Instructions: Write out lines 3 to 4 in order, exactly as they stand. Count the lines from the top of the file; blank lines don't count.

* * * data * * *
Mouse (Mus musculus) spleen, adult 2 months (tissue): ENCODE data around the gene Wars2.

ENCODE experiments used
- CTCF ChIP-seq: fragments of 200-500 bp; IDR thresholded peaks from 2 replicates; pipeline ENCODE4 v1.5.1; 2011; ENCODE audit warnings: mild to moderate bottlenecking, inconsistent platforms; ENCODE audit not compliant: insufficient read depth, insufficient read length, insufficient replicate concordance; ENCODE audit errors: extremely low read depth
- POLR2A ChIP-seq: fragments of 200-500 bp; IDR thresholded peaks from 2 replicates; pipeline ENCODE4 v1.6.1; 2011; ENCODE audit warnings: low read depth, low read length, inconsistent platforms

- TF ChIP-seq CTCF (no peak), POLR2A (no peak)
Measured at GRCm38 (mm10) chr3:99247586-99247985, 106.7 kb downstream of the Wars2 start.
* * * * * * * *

- CTCF ChIP-seq: fragments of 200-500 bp; IDR thresholded peaks from 2 replicates; pipeline ENCODE4 v1.5.1; 2011; ENCODE audit warnings: mild to moderate bottlenecking, inconsistent platforms; ENCODE audit not compliant: insufficient read depth, insufficient read length, insufficient replicate concordance; ENCODE audit errors: extremely low read depth
- POLR2A ChIP-seq: fragments of 200-500 bp; IDR thresholded peaks from 2 replicates; pipeline ENCODE4 v1.6.1; 2011; ENCODE audit warnings: low read depth, low read length, inconsistent platforms